When there are many non-linearities in a system (many components), behaviour can be highly unpredictable.
Complex systems research studies such behaviour.
Complex systems research overlaps substantially with nonlinear dynamics research, but complex systems specifically consist of a large number of mutually interacting dynamical parts.
In general, complex behaviour cannot be predicted by considering one elementary component of the system. The behaviour is emergent. For example, sine wave pulses of car velocities in traffic jams or the Gutenberg-Richter Law.
Processes controlling carbonate deposition and erosion are complex, yet are important if we wish to be able to predict properties and geometries of fossilized carbonate strata observed in nature. This ability is particularly important in situations where pores in carbonate rocks hold extensive reservoirs of fluids. For example, more than 60% of the remaining recoverable world-wide reserves of hydrocarbons are held within carbonate reservoirs; the ability to predict the lateral variability in rock properties
in these reservoirs greatly affects the efficiency with which the hydrocarbons can be extracted from the ground.
Modelling complexity in carbonates
. Proceedings of Mathematical Geology (doc)
Research themes include all aspects of the Earth's gravity field, including (i) physical geodesy, geoid computation and the theory of height systems; applications to oceanography; (ii) very high precision absolute and relative gravity measurement, with applications to recent crustal movements and engineering geology; (iii) compilation and analysis of regional and satellite based global gravity databases with applications to isostasy, deep Earth and regional geological structure, including applications to ther planets; (iv) theoretical studies of potential field transfromation and spectral analysis.
Geomagnetic Earth Observation from Space (GEOSPACE)
GEOSPACE is a new NERC 5 year Consortium Grant exploiting data from the new generation of vector magnetic field satellites. Our scientific aims are to unravel and model the various sources contributing to the measured magnetic field and its time variation to a much higher degree of accuracy than previous achieved. This involves studying external magnetic fields in the magnetosphere and ionosphere, the internal fields they induce in the crust and mantle, the static field locked in lithospheric rocks, magnetic fields generated by ocean tides (owing to motional induction in electrically conducting seawater), and the field generated by dynamo action in the liquid outer core.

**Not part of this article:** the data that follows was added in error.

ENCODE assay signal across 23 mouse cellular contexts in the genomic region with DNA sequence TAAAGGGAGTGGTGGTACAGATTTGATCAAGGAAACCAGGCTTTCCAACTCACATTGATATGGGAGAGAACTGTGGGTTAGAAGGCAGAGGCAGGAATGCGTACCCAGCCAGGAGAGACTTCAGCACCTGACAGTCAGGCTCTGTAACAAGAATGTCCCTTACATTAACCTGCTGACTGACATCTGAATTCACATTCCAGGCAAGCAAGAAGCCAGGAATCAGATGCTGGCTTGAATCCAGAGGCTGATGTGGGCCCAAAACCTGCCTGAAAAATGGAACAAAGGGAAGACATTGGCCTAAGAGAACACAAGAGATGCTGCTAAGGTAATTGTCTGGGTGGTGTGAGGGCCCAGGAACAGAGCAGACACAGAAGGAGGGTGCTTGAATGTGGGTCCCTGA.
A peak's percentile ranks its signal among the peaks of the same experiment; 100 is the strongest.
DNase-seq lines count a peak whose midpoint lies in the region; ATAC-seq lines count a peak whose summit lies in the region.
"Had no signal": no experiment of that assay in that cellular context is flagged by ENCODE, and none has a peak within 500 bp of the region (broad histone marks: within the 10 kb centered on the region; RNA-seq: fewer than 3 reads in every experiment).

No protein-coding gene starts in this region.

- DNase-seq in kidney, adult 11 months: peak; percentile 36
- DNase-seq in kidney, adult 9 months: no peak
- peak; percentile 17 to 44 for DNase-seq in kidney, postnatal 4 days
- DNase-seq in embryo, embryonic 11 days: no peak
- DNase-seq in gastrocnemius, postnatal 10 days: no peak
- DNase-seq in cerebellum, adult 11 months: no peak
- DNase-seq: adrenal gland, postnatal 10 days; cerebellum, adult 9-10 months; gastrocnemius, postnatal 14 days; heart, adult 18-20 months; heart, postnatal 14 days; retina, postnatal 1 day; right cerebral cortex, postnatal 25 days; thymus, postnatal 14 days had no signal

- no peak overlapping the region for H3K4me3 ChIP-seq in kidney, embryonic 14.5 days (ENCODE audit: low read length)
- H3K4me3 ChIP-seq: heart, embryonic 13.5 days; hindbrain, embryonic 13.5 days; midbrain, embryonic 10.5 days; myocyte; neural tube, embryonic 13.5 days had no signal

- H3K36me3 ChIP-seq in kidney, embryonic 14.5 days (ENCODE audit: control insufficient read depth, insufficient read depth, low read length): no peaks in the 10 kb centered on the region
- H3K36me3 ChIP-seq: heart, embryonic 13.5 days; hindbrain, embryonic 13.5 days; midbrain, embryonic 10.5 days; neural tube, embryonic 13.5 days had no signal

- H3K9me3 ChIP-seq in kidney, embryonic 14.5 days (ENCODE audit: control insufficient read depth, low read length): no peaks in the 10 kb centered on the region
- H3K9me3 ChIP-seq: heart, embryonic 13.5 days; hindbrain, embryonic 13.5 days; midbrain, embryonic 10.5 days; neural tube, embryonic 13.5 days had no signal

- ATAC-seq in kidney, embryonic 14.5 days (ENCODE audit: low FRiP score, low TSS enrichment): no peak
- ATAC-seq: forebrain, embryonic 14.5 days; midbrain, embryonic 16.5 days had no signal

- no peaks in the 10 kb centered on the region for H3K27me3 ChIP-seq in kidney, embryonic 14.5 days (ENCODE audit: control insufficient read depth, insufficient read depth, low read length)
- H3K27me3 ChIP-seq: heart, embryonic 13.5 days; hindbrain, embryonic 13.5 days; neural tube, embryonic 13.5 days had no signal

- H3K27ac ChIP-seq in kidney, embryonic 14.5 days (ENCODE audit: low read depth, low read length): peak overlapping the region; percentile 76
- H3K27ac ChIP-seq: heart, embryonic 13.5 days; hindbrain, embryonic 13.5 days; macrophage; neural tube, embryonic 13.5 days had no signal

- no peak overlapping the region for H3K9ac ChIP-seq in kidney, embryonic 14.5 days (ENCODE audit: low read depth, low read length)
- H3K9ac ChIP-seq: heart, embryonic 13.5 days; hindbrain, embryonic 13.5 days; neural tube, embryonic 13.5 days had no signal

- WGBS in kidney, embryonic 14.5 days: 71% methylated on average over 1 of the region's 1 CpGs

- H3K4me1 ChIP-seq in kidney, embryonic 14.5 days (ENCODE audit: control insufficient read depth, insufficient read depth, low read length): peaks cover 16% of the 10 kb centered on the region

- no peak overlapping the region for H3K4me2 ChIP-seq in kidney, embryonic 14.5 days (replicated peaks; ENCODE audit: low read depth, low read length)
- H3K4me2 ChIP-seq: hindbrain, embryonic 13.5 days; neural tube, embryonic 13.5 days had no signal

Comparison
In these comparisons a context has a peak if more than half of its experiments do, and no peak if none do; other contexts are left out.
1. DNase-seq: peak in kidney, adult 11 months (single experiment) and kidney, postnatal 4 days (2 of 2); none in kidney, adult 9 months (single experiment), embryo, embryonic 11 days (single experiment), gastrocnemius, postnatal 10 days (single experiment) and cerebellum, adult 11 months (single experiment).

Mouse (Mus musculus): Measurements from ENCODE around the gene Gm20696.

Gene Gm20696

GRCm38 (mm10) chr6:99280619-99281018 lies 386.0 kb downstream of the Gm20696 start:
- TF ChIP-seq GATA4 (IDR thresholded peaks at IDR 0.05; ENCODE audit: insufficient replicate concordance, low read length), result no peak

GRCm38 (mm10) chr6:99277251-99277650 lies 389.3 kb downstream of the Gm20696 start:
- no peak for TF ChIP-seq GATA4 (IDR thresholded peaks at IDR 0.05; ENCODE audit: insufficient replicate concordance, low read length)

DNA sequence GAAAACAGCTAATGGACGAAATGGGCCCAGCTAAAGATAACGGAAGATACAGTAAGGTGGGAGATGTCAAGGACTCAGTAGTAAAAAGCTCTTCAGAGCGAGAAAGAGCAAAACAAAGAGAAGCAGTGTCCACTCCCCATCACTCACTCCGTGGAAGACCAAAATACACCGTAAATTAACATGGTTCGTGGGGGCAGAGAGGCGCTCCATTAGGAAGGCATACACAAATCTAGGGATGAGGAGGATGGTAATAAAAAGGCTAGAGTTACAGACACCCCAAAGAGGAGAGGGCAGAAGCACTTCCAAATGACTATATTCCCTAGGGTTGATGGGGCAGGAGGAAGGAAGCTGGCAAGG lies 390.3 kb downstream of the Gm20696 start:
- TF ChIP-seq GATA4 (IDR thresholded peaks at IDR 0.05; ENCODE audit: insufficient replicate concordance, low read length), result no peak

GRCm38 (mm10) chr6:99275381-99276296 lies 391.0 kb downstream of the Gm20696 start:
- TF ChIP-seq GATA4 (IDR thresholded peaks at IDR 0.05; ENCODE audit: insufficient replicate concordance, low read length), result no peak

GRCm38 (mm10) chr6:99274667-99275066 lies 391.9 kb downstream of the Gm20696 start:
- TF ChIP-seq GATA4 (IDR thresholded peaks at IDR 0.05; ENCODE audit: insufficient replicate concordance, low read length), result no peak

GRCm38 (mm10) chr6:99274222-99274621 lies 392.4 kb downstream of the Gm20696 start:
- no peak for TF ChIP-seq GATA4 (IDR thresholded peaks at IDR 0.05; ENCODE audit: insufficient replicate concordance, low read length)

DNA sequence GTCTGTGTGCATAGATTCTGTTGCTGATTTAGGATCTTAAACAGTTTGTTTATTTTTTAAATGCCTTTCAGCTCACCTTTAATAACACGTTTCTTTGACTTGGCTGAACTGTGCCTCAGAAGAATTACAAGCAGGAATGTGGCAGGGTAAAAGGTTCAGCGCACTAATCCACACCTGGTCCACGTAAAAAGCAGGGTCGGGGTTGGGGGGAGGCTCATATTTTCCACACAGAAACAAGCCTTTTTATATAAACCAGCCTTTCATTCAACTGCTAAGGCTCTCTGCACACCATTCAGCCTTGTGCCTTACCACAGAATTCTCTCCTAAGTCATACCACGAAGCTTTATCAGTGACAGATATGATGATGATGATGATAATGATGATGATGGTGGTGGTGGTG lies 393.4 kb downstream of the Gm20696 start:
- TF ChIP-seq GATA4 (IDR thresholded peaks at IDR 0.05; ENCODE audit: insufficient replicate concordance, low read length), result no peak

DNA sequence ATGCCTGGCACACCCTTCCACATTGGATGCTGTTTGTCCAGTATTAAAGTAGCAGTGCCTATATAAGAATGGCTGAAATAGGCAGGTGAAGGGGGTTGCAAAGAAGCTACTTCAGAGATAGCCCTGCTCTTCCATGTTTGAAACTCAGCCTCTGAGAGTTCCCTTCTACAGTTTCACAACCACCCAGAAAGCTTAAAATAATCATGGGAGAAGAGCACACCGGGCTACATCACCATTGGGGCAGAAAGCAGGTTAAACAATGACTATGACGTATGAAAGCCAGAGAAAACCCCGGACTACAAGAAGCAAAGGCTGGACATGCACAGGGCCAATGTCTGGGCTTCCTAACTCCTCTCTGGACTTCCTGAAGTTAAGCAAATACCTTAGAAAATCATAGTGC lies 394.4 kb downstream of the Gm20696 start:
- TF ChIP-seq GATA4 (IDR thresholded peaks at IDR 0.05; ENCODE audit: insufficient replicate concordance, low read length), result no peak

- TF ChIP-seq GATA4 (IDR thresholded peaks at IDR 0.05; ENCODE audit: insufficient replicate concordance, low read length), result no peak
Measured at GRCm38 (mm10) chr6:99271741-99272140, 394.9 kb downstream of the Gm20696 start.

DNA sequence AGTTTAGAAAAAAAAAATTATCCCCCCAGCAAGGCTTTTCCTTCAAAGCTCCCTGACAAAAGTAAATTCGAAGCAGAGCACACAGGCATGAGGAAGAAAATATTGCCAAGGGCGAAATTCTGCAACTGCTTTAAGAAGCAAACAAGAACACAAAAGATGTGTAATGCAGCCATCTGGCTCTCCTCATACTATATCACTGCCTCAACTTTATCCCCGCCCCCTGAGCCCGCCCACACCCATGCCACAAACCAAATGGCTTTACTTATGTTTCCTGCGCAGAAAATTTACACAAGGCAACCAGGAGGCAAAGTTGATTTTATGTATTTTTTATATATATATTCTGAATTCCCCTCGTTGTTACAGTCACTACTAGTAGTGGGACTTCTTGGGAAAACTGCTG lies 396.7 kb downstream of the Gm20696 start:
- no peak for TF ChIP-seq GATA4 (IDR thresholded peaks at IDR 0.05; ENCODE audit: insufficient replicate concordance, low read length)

The GEOSPACE group is seeking applications for a vacancy at the postdoctoral level
The Electrical Resistivity Structure of the Crust Beneath the Northern Main Ethiopian Rift
Magnetotelluric surveys measure the variations of the natural electromagnetic field on the Earth's surface. The induced part of the electromagnetic field provides information on the distribution of the electrical resistivity to a depth of a few kilometres. The method is passive and capable of revealing previously hidden structures that are invisible to traditional seismic techniques. MT surveys have successfully been used to image beneath basalt deposits on the Isle of Skye and Lake Tana in Ethiopia.
The Tana basin is covered with extensive Eocene-Oligocene continental flood basalts which mask underlying formations. The MT survey confirmed the existence of a Mesozoic sedimentary basin between lava flows and the Precambrian basement. The MT data assists exploration companies target activity more precisely at potential hydro carbon deposits, minimising risk and significantly reducing project costs.
2D model of the resistivity structure across the main Ethiopian rift, from an inversion of both the TE and TM mode data on a finite difference grid. The Adama basin terminates to the SE against the Arboye rift border fault.
We are interested in fundamental magnetisation processes of natural magnetic minerals in order to assess the reliability and fidelity of the magnetic information contained in rocks. For this purpose we are using both micromagnetic calculations run on high-performance computers as well as experimental techniques to characterise synthetic and natural magnetic minerals and their behaviour.
In the figure below, you see a model of two arrays of 3x3 magnetite cubes with identical properties and edge length of approximately 200nm, the only difference being the spacing of individual cubes. The coloured arrows mark the magnetic microstructure of these magnetite cubes. As you can see, only a slight change in cube spacing changes the magnetic microstructure dramatically. With such micromagnetic models, we can explain magnetisation processes in natural rocks.
Picture taken from: Evans, M. E., Krasa, D., Williams, W., Winklhofer, M., Magnetostatic interactions in a natural magnetite/ulvöspinel system, submitted to Journal of Geophysical research.
We study rock deformation, fluid flow, tracer transport, and fluid-rock interactions under stress in the brittle field. We specialise in coupled physico-chemical processes, particularly their time-dependence. We use a variety of experimental, analytical, and numerical techniques to elucidate the fundamental processes at work, or to characterise constitutive rules that can be input into larger-scale models. Our unique equipment pool has recently allowed us to produce realistic deformation bands in the laboratory, and to investigate primary diagenesis in carbonate and sandstone samples.
Other areas of research :